Great post Jay! I am really not surprised to see the statistics. In the age of abundant capital and media hype for entrepreneurship, it is easy to imagine many founders join the ranks because it is the “hip” trend of the day. One of the core success factors for any company is solving a painful customer problem and yet I set through countless of pitches last summer listening to ideas that were based on trends rather than problems. In one example, a founder sought funding for a picnic basket delivery business (the baskets would have been delivered empty) founded on the premise young people are “into the whole sharing economy stuff”. I would venture to say the success of such endeavors is questionable.
Fantastic post! Thank you for the thoughtful and data driven analysis.
As an “old” person in his 30s, I naturally fall on the “strongly supporting” side of the age argument. The media hype around entrepreneurship and startups has created a false image many people hold true: the successful founder is in his or her 20s and works out of a garage. That image, although true 10-15 years ago, is now completely outdated. With its growing popularity and world penetration, the Internet has changed the game. Nowadays, the cost of starting a company or just trying an idea has tremendously decreased. The change has opened the door for “older” people to try out the founding path in a much more efficient and effective manner. One no longer really need to quit his or her job (unless you see the traction you want) to put together a website or write a quick and dirty MVP. Therefore, it is only natural the success stories are evenly spread across the different age groups.
I founded a company when I was eighteen and can honestly say, I sucked at being a founder. I knew technology and how to build a product but lacked any other managerial skills. Building a team, scaling, money management, hiring, the list goes on. I found myself figuring out everything as I went through the motions. Although possible to overcome, this steep learning curve is a major risk factor for both the firm and its investors. People like Paul Graham would say they want to back a 25 year old but what they don’t mention is the fact this young person is twice as likely to be fired from their own firm once the “real game” of scaling begins.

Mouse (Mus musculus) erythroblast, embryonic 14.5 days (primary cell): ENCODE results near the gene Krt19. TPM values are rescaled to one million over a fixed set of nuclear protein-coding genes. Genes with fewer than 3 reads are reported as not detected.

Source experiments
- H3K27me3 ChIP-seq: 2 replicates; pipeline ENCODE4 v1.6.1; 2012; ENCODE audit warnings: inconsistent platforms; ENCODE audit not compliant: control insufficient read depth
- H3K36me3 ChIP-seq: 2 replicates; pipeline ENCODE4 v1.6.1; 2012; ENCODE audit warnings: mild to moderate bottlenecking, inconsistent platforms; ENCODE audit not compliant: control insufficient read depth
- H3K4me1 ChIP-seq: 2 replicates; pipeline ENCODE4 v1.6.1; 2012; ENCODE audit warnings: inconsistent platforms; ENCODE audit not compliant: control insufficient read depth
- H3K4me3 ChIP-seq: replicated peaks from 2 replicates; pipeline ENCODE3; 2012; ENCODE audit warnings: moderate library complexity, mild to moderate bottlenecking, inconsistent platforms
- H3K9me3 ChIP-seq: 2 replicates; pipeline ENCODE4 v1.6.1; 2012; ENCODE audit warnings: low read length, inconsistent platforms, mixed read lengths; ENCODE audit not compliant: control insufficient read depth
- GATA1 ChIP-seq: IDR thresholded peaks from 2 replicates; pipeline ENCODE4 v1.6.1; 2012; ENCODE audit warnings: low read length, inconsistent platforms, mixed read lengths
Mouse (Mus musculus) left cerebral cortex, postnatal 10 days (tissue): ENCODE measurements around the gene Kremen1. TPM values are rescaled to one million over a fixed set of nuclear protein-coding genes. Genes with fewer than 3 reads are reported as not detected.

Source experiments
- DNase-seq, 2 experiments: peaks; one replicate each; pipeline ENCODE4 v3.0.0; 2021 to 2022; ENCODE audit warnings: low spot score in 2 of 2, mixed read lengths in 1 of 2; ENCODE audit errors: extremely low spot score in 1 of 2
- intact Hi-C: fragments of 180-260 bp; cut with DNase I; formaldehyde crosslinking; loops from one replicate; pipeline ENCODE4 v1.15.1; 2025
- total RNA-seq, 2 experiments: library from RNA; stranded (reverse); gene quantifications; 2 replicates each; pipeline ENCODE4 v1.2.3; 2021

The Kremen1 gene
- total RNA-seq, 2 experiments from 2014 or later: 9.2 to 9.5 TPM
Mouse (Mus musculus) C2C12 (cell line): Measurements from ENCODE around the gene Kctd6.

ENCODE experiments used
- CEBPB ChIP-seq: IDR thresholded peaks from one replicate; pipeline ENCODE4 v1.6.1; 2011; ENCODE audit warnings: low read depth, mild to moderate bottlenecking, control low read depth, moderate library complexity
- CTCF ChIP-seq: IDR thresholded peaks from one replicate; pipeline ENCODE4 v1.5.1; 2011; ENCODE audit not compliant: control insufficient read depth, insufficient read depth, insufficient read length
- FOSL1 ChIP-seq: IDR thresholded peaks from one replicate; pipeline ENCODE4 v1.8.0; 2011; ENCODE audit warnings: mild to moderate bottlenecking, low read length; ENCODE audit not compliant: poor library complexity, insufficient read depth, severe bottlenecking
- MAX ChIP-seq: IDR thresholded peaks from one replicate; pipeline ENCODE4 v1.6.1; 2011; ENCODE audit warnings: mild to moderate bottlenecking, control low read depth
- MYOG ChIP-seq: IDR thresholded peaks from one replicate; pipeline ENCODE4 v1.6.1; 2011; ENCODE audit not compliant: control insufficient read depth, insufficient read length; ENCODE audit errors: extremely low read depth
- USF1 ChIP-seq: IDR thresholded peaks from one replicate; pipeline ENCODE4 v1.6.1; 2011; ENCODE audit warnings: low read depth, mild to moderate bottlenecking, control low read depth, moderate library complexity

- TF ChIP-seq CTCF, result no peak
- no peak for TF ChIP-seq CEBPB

I would like to think having a some actual experience in another company prior to starting your own venture is quite useful. It might box your creativity to some extend but it would also give you confidence and expertise to solve the problems ahead and avoid the common pitfalls.
Spot on Julisa!
The key to every successful enterprise is solving an actual problem, offering a solution that people would readily pay to acquire. If you start off with that premise, it is easy(-er?) to build passion and create a sense of purpose within your firm. It allows you to make internal decisions that reflect a clear mission and could easily be translated in a language understood across your organization.
Your point on hiring is quite on point. Many entrepreneurs and even seasoned executives often forget the low hanging fruit of customer satisfaction. They claim to focus on it but at the end, it is an unquantifiable expense that only serves to keep you at par with the competition or give you a nice slogan to put on a billboard. Founders should never forget understanding and mitigating customer needs outside the core problem they solve yields enormous benefits. It is a source of competitive advantage and often serves as the “secret sauce” of successful enterprises. However, to achieve it, companies need to hire people who closely align with the passion to serve the client. Without aligning incentives and objectives and most importantly aligning corporate and personal purposes, employees would rarely go above and beyond.